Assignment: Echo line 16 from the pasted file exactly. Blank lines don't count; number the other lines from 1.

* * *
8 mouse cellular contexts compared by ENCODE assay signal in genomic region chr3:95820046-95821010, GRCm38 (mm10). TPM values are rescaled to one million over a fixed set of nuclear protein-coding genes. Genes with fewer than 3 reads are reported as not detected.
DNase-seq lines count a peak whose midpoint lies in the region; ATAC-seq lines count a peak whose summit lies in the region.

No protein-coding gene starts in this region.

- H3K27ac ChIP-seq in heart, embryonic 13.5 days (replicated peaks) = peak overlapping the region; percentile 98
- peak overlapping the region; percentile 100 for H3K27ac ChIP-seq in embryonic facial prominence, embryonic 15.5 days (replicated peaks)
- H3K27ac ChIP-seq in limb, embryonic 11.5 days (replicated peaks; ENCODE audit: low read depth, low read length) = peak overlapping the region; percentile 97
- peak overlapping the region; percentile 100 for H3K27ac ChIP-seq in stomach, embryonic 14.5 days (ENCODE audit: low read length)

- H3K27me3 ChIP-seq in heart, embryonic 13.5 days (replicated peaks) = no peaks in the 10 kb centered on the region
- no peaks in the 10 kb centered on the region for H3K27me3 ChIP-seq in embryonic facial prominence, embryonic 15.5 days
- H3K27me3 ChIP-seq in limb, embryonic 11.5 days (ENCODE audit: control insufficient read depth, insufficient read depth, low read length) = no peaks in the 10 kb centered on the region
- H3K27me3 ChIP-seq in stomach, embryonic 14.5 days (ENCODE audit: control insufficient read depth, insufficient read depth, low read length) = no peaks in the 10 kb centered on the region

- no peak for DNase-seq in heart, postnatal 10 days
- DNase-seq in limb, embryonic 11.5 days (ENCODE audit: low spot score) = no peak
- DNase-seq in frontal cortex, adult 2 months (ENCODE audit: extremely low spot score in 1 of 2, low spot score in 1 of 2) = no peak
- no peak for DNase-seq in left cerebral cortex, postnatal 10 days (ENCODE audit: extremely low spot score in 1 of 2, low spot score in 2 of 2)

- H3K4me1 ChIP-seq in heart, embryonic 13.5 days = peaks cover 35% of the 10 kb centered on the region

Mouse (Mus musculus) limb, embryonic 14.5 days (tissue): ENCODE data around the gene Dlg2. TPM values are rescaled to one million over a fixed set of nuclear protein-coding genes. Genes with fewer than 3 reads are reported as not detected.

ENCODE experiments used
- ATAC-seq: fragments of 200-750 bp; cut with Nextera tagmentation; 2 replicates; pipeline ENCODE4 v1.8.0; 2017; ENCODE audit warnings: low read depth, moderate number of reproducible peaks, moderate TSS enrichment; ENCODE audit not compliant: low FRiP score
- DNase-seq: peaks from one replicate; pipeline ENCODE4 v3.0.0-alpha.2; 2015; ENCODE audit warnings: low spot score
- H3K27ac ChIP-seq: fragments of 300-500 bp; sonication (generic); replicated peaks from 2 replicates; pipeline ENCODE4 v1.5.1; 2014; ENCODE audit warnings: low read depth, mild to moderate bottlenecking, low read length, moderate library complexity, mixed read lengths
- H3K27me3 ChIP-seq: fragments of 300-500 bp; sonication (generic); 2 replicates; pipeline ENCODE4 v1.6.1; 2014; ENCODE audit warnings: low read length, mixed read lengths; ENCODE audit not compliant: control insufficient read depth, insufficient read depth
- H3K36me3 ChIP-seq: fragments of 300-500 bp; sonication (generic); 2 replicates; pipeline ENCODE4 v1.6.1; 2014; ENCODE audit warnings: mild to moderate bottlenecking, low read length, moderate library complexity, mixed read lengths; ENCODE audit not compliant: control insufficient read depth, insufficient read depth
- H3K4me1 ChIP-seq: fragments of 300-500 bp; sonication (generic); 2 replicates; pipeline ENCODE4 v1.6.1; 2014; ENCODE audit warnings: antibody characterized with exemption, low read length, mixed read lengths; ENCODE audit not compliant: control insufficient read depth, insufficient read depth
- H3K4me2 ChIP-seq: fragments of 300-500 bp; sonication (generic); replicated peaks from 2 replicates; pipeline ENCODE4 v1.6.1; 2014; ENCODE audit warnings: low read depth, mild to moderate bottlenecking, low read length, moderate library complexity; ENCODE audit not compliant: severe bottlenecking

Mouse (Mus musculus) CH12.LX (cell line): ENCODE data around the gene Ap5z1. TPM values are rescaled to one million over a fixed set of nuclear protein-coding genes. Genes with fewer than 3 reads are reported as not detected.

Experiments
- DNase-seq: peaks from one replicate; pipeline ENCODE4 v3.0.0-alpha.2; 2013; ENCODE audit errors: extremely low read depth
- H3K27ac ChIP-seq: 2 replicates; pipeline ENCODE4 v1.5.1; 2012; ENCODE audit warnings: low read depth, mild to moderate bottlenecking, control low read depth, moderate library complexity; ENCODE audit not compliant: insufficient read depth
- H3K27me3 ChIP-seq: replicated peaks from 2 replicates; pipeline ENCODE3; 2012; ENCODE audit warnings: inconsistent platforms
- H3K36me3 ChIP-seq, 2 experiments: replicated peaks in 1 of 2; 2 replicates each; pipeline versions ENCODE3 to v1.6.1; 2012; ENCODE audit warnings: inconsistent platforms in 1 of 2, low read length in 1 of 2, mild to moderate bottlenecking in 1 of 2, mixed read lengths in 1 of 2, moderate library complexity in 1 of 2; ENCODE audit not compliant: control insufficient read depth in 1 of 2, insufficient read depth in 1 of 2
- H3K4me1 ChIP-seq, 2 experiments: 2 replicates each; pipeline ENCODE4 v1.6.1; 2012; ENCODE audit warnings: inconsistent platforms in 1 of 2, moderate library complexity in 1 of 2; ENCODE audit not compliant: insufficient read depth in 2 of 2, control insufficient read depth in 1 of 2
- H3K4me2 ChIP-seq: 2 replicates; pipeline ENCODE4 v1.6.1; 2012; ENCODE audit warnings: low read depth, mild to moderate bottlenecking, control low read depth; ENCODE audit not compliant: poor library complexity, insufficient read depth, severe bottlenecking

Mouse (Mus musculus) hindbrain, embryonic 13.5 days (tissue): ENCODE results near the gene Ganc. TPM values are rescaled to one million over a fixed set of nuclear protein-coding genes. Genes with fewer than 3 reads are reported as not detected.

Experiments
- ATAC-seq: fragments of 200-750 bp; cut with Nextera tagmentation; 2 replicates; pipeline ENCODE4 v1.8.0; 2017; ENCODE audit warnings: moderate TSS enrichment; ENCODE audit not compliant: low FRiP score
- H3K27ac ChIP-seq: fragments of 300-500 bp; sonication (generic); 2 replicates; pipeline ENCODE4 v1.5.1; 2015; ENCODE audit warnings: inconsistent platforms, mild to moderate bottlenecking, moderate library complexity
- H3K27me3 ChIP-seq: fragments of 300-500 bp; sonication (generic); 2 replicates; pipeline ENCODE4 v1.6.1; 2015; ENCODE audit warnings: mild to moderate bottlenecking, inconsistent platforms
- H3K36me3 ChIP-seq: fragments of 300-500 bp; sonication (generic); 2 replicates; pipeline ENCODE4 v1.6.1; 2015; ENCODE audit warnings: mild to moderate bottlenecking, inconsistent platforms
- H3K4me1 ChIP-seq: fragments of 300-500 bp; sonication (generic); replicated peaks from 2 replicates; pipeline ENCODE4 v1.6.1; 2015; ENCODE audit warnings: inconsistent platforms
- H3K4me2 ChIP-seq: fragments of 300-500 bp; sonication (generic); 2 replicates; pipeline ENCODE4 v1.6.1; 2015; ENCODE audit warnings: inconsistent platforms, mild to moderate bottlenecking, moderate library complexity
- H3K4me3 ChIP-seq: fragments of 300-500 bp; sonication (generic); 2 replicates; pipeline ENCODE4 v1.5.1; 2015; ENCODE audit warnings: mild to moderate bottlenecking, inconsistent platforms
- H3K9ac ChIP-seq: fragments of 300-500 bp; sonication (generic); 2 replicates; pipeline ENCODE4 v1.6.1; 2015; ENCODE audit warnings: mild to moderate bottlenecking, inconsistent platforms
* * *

- H3K4me1 ChIP-seq in heart, embryonic 13.5 days = peaks cover 35% of the 10 kb centered on the region